Stress and Your Oral Health

oral health and stress

Stress affects every aspect of our health, often in ways we may not notice at first. The relationship between stress and your oral health is a complex one, with both short and long term effects which can become quite serious if untreated.  It’s important to understand the relationship between stress and your oral health, which oral health problems are caused by stress, and what you can do to counteract the effects of stress on your teeth and gums.

Symptoms of Stress

There are a number of oral health issues which may be caused by stress. While your dentist can answer specific questions about your unique situation, some of the more common dental problems resulting from stress may include the following:

  • Jaw problems, or issues of the jaw joint or chewing muscles. These can cause pain in the ear, face, or neck.
  • Teeth grinding, also known as bruxism can happen during the day when you’re stressed or concentrating. It’s most common at night while sleeping, however. 
  • Poor oral hygiene, generally caused by a lack of good brushing and flossing combined with poor eating habits. A stressful and busy schedule can lead you to forget to brush and floss regularly, causing potentially serious oral health problems.
  • Cold sores, a common condition caused by the herpes simplex virus HSV-1. Cold sores are often triggered by dental treatment, stress, or sunlight.
  • Oral infections or sores, which often manifest as ulcers, white lines, or white or red spots. These have many causes but can be brought on by stress.
  • Decreased immune response, caused by the toll stress takes on the body. This can in turn cause gingivitis or other forms of periodontal disease.

While these are all relatively common oral health issues, they have a special relationship with stress and the impact stress has on your mind and body. Oral health is an important aspect of self-care, so during stressful times it’s important to remember to care for your teeth and gums. We know it can be difficult, but it’s important for you and your overall health.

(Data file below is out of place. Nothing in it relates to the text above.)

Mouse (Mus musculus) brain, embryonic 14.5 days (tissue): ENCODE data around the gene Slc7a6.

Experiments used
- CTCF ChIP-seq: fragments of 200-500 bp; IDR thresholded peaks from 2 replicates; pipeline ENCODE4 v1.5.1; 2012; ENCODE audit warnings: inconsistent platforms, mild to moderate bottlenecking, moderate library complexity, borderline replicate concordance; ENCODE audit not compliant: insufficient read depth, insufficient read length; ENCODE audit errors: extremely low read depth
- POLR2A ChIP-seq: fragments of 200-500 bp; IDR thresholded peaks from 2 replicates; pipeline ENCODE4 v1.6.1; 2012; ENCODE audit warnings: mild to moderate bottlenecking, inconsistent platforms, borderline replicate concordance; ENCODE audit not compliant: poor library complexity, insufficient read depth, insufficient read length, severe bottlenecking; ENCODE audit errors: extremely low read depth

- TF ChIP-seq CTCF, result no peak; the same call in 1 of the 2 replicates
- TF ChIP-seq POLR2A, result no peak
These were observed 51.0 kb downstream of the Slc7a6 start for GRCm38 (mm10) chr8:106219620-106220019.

Treating Symptoms of Stress

While you should consult your dentist about any persistent or painful oral health problems, there are some things you can do on your own to help treat stress-related oral health issues. First and foremost, the most important thing you can do is maintain a good brushing and flossing routine every day. Keeping your teeth and gums clean is vital to their health and yours, and while it can be difficult to do so during stressful times regular brushing and flossing is a must. Second, maintaining a healthy diet is vital to all aspects of your health including your oral health. Your dietary needs may vary, but avoiding sugary foods and drinks, limiting starches, and eating well-balanced meals shapes all aspects of your health including your dental health. Some issues may require specific treatments–teeth grinding might best be treated by wearing a protective mouthguard at night, for instance. Cold sores may require medical treatment or the avoidance of spicy foods or other triggers. Again, your dentist can tell you which approaches might be best for you.

Stress is part of life, albeit worse at some times than others. Whatever your circumstances, please try to make some time for your oral health every day. Your smile should last a lifetime, but it needs daily care to do so.